When I was in high school, many many years ago, I was given a test by my teacher to determine my learning style. I answered all the questions, returned the test to her, and a little later she told me “you're a kinaesthetic learner.” Apparently this meant that I learnt best by physically doing things, rather than simply watching or listening to something.
I was then given a piece of paper which contained tips for how I could match what I was learning with my learning style. With PE it was easy, I just needed to ensure that I physically copied the moves that the teacher demonstrated. For subjects such as maths and English it was a little more difficult. But I could, so the piece of paper told me, do things such as walk around whilst reading a book.
A Kinaesthetic learner in an auditory and visual learning environment.
At university, I studied an academic subject. Without exception, all the information that I was meant to learn was presented to me either visually – through books and articles that I had to read – or via auditory means – namely lectures.
What was a kinaesthetic learner like me supposed to do!? You might think that I had to spend my time going for long walks with textbooks, or creating dance moves to represent the information I was reading. But I didn't. I studied in much the same way as my peers – with my nose in a pile of books and my hand regularly reaching for a cup coffee.
This apparent disadvantage that I faced, as a kinaesthetic learning being taught in a solely visual and auditory manner, didn't seem to have much of a negative effect on me. I consistently received high marks on my exams and essays, and graduated with first class honours.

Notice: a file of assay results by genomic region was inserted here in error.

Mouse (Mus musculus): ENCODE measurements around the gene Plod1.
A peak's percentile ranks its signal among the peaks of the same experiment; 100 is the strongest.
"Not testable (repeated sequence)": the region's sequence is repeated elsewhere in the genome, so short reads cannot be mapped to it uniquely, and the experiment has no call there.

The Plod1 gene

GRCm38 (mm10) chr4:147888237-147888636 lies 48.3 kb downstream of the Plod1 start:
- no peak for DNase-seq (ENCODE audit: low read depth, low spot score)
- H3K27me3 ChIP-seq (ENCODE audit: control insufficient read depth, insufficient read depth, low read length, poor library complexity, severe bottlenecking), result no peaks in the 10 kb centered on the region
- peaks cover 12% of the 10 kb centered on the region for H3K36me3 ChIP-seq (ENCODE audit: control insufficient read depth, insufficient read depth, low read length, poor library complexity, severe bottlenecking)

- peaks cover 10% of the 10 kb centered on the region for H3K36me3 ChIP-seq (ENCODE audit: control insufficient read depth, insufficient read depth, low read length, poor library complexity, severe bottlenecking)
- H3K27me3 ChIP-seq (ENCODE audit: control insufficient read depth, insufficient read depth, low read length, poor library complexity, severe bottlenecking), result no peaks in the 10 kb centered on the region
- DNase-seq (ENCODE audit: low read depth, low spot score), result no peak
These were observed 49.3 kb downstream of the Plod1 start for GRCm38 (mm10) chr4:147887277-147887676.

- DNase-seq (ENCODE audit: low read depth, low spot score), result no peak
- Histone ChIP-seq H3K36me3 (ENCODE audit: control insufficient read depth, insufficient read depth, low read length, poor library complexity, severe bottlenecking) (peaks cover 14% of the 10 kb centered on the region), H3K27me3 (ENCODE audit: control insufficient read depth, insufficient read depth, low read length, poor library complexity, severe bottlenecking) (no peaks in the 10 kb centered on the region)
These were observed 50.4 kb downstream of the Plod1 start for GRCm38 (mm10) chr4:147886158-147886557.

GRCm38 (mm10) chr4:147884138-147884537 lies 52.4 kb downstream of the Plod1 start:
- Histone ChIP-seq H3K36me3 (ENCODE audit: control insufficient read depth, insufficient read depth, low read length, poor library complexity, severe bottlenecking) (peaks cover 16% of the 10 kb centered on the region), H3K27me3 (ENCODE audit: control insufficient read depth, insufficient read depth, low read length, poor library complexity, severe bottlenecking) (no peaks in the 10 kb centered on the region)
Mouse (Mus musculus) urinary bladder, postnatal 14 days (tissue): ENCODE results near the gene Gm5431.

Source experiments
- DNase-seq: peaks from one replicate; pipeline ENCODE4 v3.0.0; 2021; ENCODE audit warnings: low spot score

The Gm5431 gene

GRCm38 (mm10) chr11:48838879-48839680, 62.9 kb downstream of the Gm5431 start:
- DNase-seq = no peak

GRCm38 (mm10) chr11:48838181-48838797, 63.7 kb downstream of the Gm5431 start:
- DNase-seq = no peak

The (lack of) evidence for learning styles.
Am I some sort exceptional learner who is able to thrive in any learning environment, despite my apparent learning style? Probably not. My experience is far from unique, and the reason has nothing to do with me, but rather the concept of learning styles and learning styles based teaching methods.
The idea that students can be grouped by learning styles, and then taught accordingly, became popular in the 1970s and spread throughout the educational establishments of the English speaking world.
However, as early as 1990 there was a growing body of research showing that this idea was fundamentally flawed. With educational psychologists such as Lynn Curry pointing out that there is little evidence for the efficacy of learning styles based teaching methods and that the models often rest on dubious theoretical grounds.
The evidence for the inefficacy of learning styles based teaching methods has only continued to grow since. In 2018 the Education Endowment Foundation produced a summarary of a large number of studies into learning styles based teaching methods. It concluded that:
“There is very limited evidence for any consistent set of learning ‘styles’ that can be used reliably to identify genuine differences in the learning needs of young people, and evidence suggests that it is unhelpful to assign learners to groups or categories on the basis of a supposed learning style.”
"The lack of impact of learning styles has been documented at all stages of education but it is particularly important not to label primary age pupils or for them to believe that their lack of success is due to their learning style.”